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A Ridiculously Brief History of Electricity

Luigi Galvani, an Italian professor of medicine, will forever be remembered as the fellow who made a dead frog’s leg twitch.  Like so many other scientific discoveries, Galvani had accidentally uncovered a fundamental tenet of natural science: electricity signals muscles to contract.  Unfortunately, he didn’t quite understand what he had unveiled.  He was convinced that the bodily fluids of the frog were the source of electricity, when in fact the fluids were acting as an electrolyte between two dissimilar metal plates.  Inadvertently, Galvani had uncovered the makings of a chemical battery.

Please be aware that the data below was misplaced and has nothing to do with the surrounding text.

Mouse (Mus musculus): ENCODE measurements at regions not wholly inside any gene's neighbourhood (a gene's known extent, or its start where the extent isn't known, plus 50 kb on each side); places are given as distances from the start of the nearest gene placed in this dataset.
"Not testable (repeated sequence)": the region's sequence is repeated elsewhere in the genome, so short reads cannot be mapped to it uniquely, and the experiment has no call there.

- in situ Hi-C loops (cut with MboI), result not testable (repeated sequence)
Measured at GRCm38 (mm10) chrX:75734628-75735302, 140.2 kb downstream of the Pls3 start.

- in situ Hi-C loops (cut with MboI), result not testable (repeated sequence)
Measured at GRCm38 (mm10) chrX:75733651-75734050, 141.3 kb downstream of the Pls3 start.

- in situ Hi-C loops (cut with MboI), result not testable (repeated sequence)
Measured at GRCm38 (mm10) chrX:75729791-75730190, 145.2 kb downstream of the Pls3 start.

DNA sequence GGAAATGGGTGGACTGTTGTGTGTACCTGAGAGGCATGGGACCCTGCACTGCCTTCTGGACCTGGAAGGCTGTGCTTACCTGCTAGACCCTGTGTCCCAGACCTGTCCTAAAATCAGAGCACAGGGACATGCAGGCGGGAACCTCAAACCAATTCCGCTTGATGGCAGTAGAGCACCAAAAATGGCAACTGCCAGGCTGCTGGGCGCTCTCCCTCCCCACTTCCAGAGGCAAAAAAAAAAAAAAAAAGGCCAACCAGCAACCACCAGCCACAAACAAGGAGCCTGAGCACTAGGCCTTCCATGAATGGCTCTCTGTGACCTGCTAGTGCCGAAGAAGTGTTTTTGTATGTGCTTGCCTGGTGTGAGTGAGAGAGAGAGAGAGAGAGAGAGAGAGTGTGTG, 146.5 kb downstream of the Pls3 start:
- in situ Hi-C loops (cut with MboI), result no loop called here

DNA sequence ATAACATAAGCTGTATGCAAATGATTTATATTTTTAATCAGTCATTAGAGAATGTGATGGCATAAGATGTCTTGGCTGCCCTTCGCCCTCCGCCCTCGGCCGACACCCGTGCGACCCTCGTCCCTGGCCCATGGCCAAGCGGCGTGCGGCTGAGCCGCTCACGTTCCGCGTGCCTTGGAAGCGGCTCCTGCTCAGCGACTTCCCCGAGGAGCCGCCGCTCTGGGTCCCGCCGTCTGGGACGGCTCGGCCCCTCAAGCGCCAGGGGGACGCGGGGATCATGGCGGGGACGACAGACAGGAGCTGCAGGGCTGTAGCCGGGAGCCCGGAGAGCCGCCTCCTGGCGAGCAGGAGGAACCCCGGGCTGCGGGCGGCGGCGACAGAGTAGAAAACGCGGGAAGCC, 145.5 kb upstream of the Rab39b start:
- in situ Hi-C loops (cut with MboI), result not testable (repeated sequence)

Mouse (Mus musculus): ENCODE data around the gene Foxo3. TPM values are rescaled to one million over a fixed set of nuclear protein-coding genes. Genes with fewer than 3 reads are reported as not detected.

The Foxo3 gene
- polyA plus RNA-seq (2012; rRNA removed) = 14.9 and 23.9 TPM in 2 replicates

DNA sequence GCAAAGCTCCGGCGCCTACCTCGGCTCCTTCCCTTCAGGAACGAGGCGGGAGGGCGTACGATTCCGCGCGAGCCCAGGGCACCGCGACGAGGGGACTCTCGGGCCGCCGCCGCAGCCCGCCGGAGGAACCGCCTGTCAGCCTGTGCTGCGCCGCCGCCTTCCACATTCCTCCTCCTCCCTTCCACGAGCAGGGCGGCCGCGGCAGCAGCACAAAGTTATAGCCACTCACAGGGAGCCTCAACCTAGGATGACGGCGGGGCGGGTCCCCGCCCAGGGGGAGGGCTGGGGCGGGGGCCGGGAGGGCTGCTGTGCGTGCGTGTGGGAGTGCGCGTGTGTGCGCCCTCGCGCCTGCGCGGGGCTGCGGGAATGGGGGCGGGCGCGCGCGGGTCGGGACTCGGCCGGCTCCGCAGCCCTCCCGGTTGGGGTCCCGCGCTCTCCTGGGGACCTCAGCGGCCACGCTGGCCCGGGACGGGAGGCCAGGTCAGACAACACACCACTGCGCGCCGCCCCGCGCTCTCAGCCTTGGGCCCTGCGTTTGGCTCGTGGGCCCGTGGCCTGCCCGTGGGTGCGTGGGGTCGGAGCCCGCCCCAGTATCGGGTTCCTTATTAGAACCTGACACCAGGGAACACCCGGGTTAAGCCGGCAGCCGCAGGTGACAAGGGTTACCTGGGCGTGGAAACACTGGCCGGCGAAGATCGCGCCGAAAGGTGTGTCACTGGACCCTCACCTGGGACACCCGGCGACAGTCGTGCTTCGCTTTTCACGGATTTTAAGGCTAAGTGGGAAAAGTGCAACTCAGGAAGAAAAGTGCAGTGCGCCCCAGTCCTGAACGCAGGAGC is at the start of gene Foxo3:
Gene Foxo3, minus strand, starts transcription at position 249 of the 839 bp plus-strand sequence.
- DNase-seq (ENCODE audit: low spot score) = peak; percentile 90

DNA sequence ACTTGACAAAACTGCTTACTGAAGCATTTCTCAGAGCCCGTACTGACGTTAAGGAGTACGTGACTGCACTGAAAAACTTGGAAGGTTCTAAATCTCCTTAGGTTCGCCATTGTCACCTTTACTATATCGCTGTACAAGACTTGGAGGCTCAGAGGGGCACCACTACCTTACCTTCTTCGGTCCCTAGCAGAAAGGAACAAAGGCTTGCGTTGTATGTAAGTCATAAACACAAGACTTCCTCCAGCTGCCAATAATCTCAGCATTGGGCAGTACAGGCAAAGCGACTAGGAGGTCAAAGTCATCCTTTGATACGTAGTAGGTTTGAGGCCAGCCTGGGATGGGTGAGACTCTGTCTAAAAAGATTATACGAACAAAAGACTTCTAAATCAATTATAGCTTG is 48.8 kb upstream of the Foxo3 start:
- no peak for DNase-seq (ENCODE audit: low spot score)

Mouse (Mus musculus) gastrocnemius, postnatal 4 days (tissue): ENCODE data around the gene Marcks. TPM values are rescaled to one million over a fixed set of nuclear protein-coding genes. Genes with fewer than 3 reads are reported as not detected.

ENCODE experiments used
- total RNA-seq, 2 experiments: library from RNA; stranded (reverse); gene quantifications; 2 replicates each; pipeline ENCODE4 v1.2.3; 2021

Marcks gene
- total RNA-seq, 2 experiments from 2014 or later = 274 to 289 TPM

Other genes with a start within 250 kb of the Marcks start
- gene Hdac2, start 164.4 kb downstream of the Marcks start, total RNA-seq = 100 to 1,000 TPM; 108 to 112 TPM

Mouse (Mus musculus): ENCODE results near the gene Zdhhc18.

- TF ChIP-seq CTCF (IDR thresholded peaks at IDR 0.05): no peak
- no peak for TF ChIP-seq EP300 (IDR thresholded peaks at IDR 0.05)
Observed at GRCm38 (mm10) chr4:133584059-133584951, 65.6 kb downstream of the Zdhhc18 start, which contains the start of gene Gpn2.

Galvani’s report of his investigations was read by a young English woman, which led to her entry in a ghost story contest.  Her story featured an electrically reanimated corpse, who would also be the main character in her later novel, Frankenstein, by Mary Shelley.

Galvani’s name survives in the galvanic cell, the galvanometer, and galvanization.

 


Galvani, submitted his findings to a noted contemporary, Alessandro Volta, professor of physics at the University of Pavia. Volta soon began to discount Galvani's conclusions. Instead, Volta realized that Galvani's most significant discovery was "metallic electricity," which led to Volta's development of the modern chemical battery.

Disagreements between Galvani and Volta became legion to their peers, on a par with the legendary "battle of the currents" between Edison and Westinghouse a century later.

As a tribute to this physics professor, the unit of electrical potential, the volt, is named after Volta.

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